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Marine environmental protection

Maritime New Zealand (MNZ) works to ensure that New Zealand’s unique marine environment is protected, by minimising waste and reducing the risk of accidental spills of harmful substances such as oil or chemicals.

MNZ, along with other central and local government agencies and industry are jointly tasked with protecting New Zealand’s marine environment.

All vessels (including recreational boaties), gas and oil installations and ports operating in New Zealand waters, must comply with a range of environmental regulations including rules, conventions and legislation.

OPL levies to increase

MNZ has been granted approval by the Government to increase the oil pollution levy collected from industry by around $1.5 million dollars per year.

The increases are the first since 1998, and the money will feed into the Oil Pollution Fund – established under the Maritime Transport Act 1994 to meet the costs of maintaining New Zealand’s oil pollution preparedness and response system. The Fund, which is administered by MNZ, is derived from levies applied to commercial vessels over 100 gross tons, offshore oil installations and oil pipelines.

MNZ Deputy Director Lindsay Sturt said the increases were necessary to ensure New Zealand’s capability to respond to a major spill was maintained. "Not only are we looking to increase the Fund, but there’s a need for some new equipment, and to make sure our regional responders around the country are well-trained and ready to go. A comprehensive risk assessment process was used to assign different levels of risk across the sector, and that’s what the increases are based on."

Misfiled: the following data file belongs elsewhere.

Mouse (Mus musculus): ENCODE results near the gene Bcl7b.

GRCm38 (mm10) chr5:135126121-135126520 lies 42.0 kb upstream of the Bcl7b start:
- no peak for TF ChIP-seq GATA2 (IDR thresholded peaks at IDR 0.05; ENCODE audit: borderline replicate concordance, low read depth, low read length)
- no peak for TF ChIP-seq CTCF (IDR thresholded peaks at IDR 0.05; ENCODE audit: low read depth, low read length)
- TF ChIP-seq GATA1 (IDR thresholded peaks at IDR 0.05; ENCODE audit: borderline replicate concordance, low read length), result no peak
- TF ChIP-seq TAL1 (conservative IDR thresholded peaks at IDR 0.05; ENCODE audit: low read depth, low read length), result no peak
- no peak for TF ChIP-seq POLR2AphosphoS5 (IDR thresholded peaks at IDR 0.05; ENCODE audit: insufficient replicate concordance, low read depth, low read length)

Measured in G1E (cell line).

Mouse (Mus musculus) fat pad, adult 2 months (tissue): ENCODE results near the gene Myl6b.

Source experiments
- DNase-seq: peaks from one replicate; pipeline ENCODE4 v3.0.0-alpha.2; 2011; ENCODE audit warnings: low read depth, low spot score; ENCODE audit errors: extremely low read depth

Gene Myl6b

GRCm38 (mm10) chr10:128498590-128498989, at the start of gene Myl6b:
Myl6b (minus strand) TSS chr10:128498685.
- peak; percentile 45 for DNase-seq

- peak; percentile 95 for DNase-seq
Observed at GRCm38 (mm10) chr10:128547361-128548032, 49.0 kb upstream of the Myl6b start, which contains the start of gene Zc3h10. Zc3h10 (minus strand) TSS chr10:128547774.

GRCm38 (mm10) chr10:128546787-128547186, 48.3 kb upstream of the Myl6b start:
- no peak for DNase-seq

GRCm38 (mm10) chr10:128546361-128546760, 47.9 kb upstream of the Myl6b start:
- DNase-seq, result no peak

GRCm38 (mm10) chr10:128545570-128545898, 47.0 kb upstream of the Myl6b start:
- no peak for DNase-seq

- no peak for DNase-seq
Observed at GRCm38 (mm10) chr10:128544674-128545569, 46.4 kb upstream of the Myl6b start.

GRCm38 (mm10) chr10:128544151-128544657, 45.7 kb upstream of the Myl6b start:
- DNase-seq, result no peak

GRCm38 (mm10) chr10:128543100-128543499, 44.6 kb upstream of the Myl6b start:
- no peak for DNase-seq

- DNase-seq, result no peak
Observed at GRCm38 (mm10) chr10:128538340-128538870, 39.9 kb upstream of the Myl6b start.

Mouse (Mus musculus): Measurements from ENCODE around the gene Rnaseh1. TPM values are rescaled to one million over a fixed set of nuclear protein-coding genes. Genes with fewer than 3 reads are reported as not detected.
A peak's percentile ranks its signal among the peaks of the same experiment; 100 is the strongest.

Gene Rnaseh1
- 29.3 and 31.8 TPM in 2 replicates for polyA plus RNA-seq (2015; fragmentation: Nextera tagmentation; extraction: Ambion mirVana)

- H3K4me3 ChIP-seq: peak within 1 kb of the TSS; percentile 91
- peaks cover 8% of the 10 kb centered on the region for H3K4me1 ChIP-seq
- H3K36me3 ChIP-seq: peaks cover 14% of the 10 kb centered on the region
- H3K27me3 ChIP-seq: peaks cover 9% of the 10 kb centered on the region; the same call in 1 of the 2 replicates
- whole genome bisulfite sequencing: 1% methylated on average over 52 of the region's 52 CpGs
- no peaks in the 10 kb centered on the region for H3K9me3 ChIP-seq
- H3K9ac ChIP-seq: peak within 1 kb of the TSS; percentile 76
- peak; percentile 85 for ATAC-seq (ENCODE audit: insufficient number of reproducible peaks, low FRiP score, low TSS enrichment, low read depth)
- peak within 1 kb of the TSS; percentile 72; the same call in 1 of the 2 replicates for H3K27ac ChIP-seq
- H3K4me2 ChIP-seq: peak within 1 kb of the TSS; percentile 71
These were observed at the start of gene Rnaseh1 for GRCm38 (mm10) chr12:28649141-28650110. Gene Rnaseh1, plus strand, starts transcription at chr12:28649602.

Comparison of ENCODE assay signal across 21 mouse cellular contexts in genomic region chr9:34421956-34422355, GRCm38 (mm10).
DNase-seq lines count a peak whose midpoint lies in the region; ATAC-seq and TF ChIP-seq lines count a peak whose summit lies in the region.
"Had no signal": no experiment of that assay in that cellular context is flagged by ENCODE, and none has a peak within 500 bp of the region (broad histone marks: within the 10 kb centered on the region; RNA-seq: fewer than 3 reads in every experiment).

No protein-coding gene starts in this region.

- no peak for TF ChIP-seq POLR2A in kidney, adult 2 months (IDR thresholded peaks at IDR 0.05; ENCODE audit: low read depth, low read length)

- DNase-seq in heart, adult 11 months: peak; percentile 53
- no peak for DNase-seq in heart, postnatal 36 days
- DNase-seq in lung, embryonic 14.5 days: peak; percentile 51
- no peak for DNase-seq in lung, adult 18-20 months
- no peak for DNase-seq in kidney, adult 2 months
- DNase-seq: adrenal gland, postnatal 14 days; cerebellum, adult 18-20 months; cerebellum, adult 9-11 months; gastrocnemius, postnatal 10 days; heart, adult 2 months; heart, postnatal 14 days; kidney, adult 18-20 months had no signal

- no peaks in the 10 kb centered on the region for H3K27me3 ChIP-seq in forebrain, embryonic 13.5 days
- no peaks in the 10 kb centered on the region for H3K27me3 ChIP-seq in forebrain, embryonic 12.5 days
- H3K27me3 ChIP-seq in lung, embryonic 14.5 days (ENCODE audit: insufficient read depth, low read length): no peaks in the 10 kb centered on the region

On 8 April Cabinet approved an increase in oil pollution levies to take effect from 1 July 2013. The 2013/14 budget has been prepared on the basis that the proposed increase in oil pollution levies will generate revenue of approximately $4.57 million per annum, up from the current $3.1 million.

An additional $1.87 million is being raised over the next three years for the purchase of new oil pollution response equipment, identified as necessary after a preparedness and response capability review in 2011.

Sitting alongside this is another $1.2 million, also to be generated over the next three years, and to be used for ensuring that New Zealand’s training and response capability is maintained at an appropriate level.

"There will doubtless be some issues raised in the independent review into MNZ’s Rena response which will need to be looked at, but for now, we need to ensure we’re as prepared as possible."

Read about the requirements that the vessel, installation and port operators must follow, including recreational boaties

Requirements for vessels, installations and port

Understand the types of spills and pollution that our environment is at risk from as well as what is permitted to be disposed of at sea

Oil and oily waste

Chemicals and their risk to the marine environment

Sewage discharge

Garbage disposal in the marine environment

Marine dumping

Learn about New Zealand’s capability to respond to marine spills and pollution

Responding to spills and pollution

Other environmental protection links:

Marine oil spill risk assessment

Protecting our marine environment – information for students

Environmental publications, forms and links